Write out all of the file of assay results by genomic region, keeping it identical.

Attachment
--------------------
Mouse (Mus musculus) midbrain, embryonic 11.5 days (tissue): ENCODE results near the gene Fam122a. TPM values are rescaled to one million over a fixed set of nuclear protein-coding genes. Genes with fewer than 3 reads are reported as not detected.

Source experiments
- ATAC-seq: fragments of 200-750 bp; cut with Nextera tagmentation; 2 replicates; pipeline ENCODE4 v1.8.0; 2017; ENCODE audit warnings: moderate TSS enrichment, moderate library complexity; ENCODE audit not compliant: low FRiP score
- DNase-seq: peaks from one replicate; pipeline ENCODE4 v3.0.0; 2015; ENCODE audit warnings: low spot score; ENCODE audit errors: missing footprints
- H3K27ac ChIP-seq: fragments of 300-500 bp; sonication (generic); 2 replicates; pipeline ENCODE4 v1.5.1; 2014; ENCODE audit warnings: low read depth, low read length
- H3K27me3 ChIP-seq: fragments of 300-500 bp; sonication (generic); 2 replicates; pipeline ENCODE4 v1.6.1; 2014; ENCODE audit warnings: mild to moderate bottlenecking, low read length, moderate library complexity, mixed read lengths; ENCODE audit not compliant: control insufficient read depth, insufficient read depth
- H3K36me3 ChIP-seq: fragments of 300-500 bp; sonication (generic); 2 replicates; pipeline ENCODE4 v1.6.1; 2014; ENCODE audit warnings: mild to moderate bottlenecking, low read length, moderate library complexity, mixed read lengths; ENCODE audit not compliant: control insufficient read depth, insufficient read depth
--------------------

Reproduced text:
Mouse (Mus musculus) midbrain, embryonic 11.5 days (tissue): ENCODE results near the gene Fam122a. TPM values are rescaled to one million over a fixed set of nuclear protein-coding genes. Genes with fewer than 3 reads are reported as not detected.

Source experiments
- ATAC-seq: fragments of 200-750 bp; cut with Nextera tagmentation; 2 replicates; pipeline ENCODE4 v1.8.0; 2017; ENCODE audit warnings: moderate TSS enrichment, moderate library complexity; ENCODE audit not compliant: low FRiP score
- DNase-seq: peaks from one replicate; pipeline ENCODE4 v3.0.0; 2015; ENCODE audit warnings: low spot score; ENCODE audit errors: missing footprints
- H3K27ac ChIP-seq: fragments of 300-500 bp; sonication (generic); 2 replicates; pipeline ENCODE4 v1.5.1; 2014; ENCODE audit warnings: low read depth, low read length
- H3K27me3 ChIP-seq: fragments of 300-500 bp; sonication (generic); 2 replicates; pipeline ENCODE4 v1.6.1; 2014; ENCODE audit warnings: mild to moderate bottlenecking, low read length, moderate library complexity, mixed read lengths; ENCODE audit not compliant: control insufficient read depth, insufficient read depth
- H3K36me3 ChIP-seq: fragments of 300-500 bp; sonication (generic); 2 replicates; pipeline ENCODE4 v1.6.1; 2014; ENCODE audit warnings: mild to moderate bottlenecking, low read length, moderate library complexity, mixed read lengths; ENCODE audit not compliant: control insufficient read depth, insufficient read depth